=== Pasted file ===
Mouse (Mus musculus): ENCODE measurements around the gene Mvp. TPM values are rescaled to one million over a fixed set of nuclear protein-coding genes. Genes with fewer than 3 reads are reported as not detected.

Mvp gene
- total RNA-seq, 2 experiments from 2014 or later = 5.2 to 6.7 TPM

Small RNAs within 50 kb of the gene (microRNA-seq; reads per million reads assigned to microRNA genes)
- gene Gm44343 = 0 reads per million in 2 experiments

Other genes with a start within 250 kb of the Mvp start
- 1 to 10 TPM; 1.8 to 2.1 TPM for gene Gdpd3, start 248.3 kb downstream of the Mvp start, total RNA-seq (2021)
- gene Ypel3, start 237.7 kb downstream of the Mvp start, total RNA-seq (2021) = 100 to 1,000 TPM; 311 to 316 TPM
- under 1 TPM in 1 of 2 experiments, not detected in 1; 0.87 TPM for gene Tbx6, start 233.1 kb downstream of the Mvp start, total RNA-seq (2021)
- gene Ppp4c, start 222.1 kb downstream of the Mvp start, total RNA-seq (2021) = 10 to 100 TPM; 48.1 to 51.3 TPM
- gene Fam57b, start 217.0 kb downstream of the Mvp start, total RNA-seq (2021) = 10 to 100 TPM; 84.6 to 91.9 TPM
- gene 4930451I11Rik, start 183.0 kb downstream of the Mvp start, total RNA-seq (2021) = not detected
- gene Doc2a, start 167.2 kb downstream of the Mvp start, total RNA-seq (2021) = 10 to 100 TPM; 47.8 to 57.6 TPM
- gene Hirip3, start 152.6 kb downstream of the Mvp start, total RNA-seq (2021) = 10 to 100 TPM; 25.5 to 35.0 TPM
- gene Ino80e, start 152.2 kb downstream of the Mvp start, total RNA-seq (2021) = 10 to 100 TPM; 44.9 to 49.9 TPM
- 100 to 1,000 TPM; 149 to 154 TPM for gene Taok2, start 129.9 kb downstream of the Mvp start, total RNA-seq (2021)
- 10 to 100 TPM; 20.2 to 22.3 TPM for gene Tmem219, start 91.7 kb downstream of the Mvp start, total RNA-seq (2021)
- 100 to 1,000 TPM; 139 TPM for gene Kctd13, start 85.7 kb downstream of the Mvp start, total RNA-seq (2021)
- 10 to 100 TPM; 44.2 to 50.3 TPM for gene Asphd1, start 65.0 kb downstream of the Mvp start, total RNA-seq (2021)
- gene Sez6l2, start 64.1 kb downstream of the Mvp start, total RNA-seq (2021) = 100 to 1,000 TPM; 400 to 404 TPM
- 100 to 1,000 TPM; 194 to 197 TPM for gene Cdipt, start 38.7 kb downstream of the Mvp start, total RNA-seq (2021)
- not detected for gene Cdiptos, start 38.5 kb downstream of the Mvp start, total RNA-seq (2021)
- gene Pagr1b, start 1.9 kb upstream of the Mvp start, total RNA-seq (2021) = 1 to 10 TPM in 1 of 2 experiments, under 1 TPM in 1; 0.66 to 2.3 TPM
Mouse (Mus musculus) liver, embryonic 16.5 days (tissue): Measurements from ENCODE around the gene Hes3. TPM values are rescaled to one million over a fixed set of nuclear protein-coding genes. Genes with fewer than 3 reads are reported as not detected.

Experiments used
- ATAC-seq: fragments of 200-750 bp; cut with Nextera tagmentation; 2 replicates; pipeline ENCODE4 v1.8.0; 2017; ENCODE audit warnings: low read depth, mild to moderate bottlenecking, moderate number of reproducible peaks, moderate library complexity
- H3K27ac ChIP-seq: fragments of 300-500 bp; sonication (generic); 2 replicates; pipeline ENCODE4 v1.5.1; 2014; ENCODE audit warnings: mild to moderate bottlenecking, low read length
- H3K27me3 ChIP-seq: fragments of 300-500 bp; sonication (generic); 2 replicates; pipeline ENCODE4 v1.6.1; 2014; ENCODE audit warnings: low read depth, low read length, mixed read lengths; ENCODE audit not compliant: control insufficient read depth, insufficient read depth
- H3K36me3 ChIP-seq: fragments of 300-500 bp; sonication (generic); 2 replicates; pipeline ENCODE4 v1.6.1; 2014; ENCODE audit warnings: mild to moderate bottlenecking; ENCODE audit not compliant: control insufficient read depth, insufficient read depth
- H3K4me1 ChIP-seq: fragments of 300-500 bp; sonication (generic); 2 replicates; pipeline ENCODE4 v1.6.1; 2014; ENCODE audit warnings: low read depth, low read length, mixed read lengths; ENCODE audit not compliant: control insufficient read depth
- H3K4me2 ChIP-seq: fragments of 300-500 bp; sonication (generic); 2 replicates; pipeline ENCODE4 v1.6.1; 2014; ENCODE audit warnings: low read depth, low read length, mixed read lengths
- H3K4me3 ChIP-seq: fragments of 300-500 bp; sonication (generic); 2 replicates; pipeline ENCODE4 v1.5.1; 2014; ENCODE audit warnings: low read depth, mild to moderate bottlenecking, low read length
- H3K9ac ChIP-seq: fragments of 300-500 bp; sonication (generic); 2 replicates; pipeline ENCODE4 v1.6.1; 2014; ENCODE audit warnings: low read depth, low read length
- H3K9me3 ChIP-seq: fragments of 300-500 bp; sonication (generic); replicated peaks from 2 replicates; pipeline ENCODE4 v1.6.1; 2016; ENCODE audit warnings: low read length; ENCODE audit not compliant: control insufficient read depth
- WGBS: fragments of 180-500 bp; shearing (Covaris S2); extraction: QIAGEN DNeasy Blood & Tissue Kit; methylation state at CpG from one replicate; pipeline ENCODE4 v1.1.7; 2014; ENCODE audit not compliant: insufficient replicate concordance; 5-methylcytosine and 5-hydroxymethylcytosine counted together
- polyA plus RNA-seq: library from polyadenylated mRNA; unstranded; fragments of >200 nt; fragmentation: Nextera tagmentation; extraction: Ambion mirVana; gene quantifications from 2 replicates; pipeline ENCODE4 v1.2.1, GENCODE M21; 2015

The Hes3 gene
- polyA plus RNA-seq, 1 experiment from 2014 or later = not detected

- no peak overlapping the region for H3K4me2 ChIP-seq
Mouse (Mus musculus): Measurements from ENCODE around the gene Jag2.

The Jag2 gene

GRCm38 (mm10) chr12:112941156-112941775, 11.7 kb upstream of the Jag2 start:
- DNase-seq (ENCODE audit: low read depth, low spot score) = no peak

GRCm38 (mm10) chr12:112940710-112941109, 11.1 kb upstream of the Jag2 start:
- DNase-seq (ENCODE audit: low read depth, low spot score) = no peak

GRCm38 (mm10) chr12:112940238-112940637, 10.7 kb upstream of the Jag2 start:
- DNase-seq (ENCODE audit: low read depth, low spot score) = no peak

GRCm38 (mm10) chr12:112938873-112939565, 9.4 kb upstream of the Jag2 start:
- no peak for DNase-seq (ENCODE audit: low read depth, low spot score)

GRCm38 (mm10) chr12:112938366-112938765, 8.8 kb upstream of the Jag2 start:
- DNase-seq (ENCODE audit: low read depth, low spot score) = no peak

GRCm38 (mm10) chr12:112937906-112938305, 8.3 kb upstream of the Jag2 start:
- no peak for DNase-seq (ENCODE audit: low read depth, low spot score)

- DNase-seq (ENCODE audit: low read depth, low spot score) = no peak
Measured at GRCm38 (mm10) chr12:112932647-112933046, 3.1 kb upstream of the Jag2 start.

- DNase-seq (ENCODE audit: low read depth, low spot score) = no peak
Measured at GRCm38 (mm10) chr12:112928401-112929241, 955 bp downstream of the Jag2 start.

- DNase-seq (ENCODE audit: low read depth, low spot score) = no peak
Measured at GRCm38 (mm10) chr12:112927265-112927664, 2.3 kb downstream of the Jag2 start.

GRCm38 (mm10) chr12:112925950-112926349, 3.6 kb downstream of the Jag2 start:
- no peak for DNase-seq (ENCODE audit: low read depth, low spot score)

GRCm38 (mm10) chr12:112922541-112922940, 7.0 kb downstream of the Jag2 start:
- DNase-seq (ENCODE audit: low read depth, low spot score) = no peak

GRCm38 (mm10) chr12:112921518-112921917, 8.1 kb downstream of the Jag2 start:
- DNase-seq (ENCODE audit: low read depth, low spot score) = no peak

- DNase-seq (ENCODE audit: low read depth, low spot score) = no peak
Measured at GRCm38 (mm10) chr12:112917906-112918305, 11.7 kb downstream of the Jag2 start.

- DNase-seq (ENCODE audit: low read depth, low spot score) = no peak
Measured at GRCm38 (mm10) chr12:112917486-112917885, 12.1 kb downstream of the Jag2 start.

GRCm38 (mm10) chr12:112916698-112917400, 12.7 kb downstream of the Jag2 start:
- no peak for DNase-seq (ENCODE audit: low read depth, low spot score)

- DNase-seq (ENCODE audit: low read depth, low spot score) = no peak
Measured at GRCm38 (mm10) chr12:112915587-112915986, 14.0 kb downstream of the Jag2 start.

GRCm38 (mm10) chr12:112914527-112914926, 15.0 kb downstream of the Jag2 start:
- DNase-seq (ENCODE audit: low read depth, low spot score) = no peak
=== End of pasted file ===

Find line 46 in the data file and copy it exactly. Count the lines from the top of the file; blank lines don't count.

GRCm38 (mm10) chr12:112940238-112940637, 10.7 kb upstream of the Jag2 start: